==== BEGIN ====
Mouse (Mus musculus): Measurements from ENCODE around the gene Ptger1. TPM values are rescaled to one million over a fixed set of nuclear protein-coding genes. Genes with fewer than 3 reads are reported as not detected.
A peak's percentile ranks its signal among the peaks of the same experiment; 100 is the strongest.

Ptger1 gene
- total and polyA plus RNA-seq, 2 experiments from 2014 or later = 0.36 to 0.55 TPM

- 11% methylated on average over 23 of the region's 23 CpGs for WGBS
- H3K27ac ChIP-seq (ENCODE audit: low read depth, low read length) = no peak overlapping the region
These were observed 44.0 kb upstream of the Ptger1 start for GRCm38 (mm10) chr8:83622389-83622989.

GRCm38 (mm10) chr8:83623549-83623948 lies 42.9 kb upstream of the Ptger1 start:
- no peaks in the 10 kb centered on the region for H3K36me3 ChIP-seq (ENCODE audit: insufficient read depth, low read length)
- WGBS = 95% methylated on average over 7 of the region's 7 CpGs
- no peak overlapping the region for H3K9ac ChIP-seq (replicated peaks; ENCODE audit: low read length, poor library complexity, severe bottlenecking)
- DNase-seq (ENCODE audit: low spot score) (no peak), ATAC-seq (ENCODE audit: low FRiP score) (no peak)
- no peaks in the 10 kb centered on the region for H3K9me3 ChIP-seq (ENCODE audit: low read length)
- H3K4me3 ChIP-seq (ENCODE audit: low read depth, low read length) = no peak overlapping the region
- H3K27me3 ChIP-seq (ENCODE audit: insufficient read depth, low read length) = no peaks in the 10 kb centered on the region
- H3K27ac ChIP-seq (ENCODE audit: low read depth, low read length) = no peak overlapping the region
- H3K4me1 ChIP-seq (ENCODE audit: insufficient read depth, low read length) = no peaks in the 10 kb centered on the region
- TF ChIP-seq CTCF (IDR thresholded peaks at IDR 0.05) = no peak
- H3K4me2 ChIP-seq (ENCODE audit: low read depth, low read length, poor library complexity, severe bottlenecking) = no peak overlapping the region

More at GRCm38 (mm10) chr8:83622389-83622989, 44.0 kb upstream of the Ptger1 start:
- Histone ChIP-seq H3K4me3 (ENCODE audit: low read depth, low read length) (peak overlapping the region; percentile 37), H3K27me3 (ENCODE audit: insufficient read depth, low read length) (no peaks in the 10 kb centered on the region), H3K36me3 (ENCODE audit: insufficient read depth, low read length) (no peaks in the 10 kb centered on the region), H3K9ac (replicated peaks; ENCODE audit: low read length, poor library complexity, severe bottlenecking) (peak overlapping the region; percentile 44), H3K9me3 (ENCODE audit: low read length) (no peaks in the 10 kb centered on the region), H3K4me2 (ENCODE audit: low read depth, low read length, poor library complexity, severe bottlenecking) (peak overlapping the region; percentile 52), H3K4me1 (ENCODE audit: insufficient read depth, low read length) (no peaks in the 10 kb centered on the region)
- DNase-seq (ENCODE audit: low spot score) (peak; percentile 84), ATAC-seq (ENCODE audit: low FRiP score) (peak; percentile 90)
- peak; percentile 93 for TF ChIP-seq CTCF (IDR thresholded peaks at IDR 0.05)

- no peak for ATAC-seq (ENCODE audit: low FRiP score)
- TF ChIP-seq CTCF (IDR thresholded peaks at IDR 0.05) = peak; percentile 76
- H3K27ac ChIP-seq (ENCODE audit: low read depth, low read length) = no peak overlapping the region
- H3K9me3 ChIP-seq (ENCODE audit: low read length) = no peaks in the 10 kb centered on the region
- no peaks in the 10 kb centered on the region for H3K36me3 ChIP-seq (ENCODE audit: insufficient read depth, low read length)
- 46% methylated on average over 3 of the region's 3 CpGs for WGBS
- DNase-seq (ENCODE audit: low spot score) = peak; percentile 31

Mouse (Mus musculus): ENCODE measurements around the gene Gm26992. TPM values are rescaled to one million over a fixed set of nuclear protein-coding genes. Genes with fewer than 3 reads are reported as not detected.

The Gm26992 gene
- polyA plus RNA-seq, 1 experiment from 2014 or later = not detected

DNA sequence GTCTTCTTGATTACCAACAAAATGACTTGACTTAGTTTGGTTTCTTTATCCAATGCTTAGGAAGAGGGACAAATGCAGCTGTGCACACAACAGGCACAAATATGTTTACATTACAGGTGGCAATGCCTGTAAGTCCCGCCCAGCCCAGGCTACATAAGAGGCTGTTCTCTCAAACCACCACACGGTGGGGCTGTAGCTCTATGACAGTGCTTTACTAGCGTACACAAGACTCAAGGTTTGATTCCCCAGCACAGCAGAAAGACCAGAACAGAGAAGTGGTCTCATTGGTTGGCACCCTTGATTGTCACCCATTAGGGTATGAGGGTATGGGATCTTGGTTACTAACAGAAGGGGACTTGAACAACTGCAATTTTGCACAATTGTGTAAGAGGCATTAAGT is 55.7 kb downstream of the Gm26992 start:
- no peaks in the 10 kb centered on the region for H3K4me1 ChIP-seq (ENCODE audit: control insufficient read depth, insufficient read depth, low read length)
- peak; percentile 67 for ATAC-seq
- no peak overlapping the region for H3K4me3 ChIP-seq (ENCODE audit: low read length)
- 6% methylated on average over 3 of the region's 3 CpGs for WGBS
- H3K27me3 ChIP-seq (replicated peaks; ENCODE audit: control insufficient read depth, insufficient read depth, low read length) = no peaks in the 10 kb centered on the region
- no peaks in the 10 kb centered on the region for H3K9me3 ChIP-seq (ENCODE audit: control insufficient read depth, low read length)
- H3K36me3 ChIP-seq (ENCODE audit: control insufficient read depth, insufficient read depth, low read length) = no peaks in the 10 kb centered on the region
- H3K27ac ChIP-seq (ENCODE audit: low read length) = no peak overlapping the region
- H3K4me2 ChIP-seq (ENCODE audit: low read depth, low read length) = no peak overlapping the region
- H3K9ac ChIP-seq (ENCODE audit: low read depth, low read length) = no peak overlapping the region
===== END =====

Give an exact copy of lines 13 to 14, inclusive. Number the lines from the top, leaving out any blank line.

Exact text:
- no peaks in the 10 kb centered on the region for H3K9me3 ChIP-seq (ENCODE audit: low read length)
- H3K4me3 ChIP-seq (ENCODE audit: low read depth, low read length) = no peak overlapping the region